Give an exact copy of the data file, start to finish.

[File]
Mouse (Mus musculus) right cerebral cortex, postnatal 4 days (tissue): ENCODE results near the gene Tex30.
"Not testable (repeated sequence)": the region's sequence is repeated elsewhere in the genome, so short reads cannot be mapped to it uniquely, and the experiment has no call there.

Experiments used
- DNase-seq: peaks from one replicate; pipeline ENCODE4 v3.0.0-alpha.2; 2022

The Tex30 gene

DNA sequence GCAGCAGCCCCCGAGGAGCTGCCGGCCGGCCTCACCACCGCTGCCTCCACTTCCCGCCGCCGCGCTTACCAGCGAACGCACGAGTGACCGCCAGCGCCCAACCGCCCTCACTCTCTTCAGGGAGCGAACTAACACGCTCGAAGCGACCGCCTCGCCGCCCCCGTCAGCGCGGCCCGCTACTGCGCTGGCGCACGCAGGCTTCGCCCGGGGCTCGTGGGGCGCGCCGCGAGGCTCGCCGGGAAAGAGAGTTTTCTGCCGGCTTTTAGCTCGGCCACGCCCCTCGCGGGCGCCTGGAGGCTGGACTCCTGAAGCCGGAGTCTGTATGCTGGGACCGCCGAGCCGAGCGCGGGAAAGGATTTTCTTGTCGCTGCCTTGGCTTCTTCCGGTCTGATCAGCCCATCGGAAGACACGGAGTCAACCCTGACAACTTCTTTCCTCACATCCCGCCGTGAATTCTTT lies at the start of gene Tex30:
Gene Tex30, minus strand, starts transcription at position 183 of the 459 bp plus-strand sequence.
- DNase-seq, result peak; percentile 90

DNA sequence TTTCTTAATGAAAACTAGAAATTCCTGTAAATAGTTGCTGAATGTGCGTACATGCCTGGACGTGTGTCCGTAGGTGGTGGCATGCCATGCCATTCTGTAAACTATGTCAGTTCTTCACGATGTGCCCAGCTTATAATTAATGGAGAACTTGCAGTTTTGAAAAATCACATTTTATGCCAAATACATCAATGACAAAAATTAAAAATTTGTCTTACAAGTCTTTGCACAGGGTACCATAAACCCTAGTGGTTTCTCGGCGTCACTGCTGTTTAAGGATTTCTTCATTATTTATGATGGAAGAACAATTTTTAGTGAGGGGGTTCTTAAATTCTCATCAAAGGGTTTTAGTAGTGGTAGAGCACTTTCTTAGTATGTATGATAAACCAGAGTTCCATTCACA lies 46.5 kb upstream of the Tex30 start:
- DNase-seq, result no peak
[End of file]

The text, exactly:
Mouse (Mus musculus) right cerebral cortex, postnatal 4 days (tissue): ENCODE results near the gene Tex30.
"Not testable (repeated sequence)": the region's sequence is repeated elsewhere in the genome, so short reads cannot be mapped to it uniquely, and the experiment has no call there.

Experiments used
- DNase-seq: peaks from one replicate; pipeline ENCODE4 v3.0.0-alpha.2; 2022

The Tex30 gene

DNA sequence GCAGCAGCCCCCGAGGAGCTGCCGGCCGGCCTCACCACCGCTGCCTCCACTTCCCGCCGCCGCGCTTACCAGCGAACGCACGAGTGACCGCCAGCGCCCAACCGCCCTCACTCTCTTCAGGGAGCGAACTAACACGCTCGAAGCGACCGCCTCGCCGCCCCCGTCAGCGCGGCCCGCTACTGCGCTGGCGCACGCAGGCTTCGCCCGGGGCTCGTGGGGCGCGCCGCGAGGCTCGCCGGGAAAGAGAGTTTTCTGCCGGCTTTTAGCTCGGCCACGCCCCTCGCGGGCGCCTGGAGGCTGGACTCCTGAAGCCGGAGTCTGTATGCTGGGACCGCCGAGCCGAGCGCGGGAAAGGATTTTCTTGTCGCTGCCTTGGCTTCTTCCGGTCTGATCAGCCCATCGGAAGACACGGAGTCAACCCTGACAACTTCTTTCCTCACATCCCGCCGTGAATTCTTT lies at the start of gene Tex30:
Gene Tex30, minus strand, starts transcription at position 183 of the 459 bp plus-strand sequence.
- DNase-seq, result peak; percentile 90

DNA sequence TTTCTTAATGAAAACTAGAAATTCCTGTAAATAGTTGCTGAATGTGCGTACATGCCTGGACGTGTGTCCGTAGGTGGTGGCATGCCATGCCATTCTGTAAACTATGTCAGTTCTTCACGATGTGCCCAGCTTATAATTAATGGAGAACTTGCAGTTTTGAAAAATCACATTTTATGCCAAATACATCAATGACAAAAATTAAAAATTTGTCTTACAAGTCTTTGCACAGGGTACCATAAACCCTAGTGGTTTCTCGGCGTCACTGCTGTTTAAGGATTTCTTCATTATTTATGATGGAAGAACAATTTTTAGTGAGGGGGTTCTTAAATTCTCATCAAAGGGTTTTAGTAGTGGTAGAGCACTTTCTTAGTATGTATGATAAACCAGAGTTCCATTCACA lies 46.5 kb upstream of the Tex30 start:
- DNase-seq, result no peak